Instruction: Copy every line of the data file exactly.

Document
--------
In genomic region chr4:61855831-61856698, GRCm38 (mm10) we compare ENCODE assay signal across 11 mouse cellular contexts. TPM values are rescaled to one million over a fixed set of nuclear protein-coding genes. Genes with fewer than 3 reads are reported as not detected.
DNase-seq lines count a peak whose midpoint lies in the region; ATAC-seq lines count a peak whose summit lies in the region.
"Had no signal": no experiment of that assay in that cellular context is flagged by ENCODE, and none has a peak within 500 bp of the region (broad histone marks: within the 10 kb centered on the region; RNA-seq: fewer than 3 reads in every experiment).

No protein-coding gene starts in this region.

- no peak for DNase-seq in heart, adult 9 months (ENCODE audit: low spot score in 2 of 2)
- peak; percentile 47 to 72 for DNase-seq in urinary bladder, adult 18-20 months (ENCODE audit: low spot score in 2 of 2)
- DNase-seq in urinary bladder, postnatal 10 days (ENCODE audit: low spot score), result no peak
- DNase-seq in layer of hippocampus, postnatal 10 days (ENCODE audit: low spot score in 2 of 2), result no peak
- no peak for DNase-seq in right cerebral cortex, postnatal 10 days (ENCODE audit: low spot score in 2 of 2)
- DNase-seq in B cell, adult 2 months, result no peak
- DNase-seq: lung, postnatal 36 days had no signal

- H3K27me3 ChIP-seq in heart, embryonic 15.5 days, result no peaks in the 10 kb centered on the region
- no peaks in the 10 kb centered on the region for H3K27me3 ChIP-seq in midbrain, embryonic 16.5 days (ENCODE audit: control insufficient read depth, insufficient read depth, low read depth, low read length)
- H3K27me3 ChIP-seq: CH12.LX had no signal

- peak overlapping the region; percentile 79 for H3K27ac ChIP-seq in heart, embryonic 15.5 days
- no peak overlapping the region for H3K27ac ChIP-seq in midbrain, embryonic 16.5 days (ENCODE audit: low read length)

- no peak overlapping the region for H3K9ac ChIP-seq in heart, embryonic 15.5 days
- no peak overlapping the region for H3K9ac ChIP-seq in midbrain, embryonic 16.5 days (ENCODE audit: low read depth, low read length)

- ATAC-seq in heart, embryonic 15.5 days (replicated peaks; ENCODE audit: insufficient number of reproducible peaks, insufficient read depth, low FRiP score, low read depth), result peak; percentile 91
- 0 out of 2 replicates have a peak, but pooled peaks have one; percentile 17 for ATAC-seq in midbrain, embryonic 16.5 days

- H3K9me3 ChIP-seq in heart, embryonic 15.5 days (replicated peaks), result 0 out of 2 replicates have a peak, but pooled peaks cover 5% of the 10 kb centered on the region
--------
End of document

In genomic region chr4:61855831-61856698, GRCm38 (mm10) we compare ENCODE assay signal across 11 mouse cellular contexts. TPM values are rescaled to one million over a fixed set of nuclear protein-coding genes. Genes with fewer than 3 reads are reported as not detected.
DNase-seq lines count a peak whose midpoint lies in the region; ATAC-seq lines count a peak whose summit lies in the region.
"Had no signal": no experiment of that assay in that cellular context is flagged by ENCODE, and none has a peak within 500 bp of the region (broad histone marks: within the 10 kb centered on the region; RNA-seq: fewer than 3 reads in every experiment).

No protein-coding gene starts in this region.

- no peak for DNase-seq in heart, adult 9 months (ENCODE audit: low spot score in 2 of 2)
- peak; percentile 47 to 72 for DNase-seq in urinary bladder, adult 18-20 months (ENCODE audit: low spot score in 2 of 2)
- DNase-seq in urinary bladder, postnatal 10 days (ENCODE audit: low spot score), result no peak
- DNase-seq in layer of hippocampus, postnatal 10 days (ENCODE audit: low spot score in 2 of 2), result no peak
- no peak for DNase-seq in right cerebral cortex, postnatal 10 days (ENCODE audit: low spot score in 2 of 2)
- DNase-seq in B cell, adult 2 months, result no peak
- DNase-seq: lung, postnatal 36 days had no signal

- H3K27me3 ChIP-seq in heart, embryonic 15.5 days, result no peaks in the 10 kb centered on the region
- no peaks in the 10 kb centered on the region for H3K27me3 ChIP-seq in midbrain, embryonic 16.5 days (ENCODE audit: control insufficient read depth, insufficient read depth, low read depth, low read length)
- H3K27me3 ChIP-seq: CH12.LX had no signal

- peak overlapping the region; percentile 79 for H3K27ac ChIP-seq in heart, embryonic 15.5 days
- no peak overlapping the region for H3K27ac ChIP-seq in midbrain, embryonic 16.5 days (ENCODE audit: low read length)

- no peak overlapping the region for H3K9ac ChIP-seq in heart, embryonic 15.5 days
- no peak overlapping the region for H3K9ac ChIP-seq in midbrain, embryonic 16.5 days (ENCODE audit: low read depth, low read length)

- ATAC-seq in heart, embryonic 15.5 days (replicated peaks; ENCODE audit: insufficient number of reproducible peaks, insufficient read depth, low FRiP score, low read depth), result peak; percentile 91
- 0 out of 2 replicates have a peak, but pooled peaks have one; percentile 17 for ATAC-seq in midbrain, embryonic 16.5 days

- H3K9me3 ChIP-seq in heart, embryonic 15.5 days (replicated peaks), result 0 out of 2 replicates have a peak, but pooled peaks cover 5% of the 10 kb centered on the region